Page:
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The benefits of an MBA for women

September 28, 2016 by Helen Eckmann, Ed.D.

As an executive coach and consultant in business and a faculty member in a business school (and a woman) I often hear thought-provoking stories from women in business.  As an executive coach I have worked with an equal number of men and women, titles including; CEOs, vice presidents and department heads.  Coaching is often about listening to stories, finding the patterns in experiences and helping the person craft new “ways of being” or confronting the “sticky” parts of the professional and personal lives. As I help those I mentor make better (or at least different) choices (Einstein: Insanity: doing the same thing over and over again and expecting different results”), I have noticed a pattern in the stories of the women.

These patterns often surround three themes: women being “left out” of decision-making (even when it is in their field of expertise); women being put in charge of something after it is already broken (like Mary Barra, first female CEO getting a shot at the helm at General Motors after GM’s major recall); or women feeling targeted by others for any mistake that is made, by them or any other woman in the organization.

Fighting the Pay Gap

It often occurs to me that women are in a bit of a bind when it comes to business. According to full-time, working women make approximately $11,000 a year less than their equal male counterpart in business [1].  Women are full of great ideas and more than likely what I hear is that smart, sophisticated and hard working women want to be taken seriously.

I have also heard from the men I have coached that they don’t like it when women try to “act like a man” in business. I can never stop myself from asking what “acting like a man” means. What I most often hear from the executive or C-Suite men is they don’t like it when women swear, act too aggressive, or try to take over a meeting. This answer always causes me to pause If women can’t act like men, what can they do?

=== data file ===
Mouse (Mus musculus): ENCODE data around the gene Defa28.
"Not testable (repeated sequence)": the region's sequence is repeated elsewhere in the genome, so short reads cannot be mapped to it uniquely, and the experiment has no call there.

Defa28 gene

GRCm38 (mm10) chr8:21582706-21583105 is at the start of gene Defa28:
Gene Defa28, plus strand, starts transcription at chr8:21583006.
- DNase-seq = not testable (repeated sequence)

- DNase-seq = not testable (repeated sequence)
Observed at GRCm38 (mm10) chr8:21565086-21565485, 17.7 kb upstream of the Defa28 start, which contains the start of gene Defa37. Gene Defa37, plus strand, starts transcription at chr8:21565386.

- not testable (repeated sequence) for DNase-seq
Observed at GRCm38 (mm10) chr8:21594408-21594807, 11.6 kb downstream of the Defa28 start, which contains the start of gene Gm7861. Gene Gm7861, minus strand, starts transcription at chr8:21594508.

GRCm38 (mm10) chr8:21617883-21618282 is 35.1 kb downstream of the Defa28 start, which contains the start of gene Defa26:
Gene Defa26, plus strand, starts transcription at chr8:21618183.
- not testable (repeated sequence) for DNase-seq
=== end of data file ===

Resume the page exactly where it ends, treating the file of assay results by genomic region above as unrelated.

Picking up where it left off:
One way that women can stop being left out, of getting only “fix-it” jobs is to become known as the “go-to-person” for new ideas, for opportunities and options and providing a fresh look at a persistent threat (like declining sales). Women make up more than 50 percent of employees. How can women establish themselves as thought leaders in business?

MBA Programs Can Help

I have found that an MBA for women means they are more likely to find that they can have a seat at the table. MBA programs focus on critical-thinking skills, complex problem-solving, financial expertise, and improves business communication skills. When a woman holds the MBA credentials she can present her good ideas with more confidence and back up her good ideas with data-driven decisions. Nothing turns the head of a CEO more than ROI (return on investment).

According to a 2015 article in Forbes Magazine people who get an MBA should expect a $45,000 bump in salary. I’ve never met a woman who could not put that to good use [2].  Forbes also reports 88 percent of companies in a new Graduate Management Admission Council study [3] say they plan to hire graduates of MBA programs in 2016.  According to that same article, this year is the best year for getting an MBA!

Will getting an MBA solve all of the problems of women in business? Heck no! But it is a start and perhaps as more women get an MBA, women can lead the charge for getting business (and maybe even politics) to improve.

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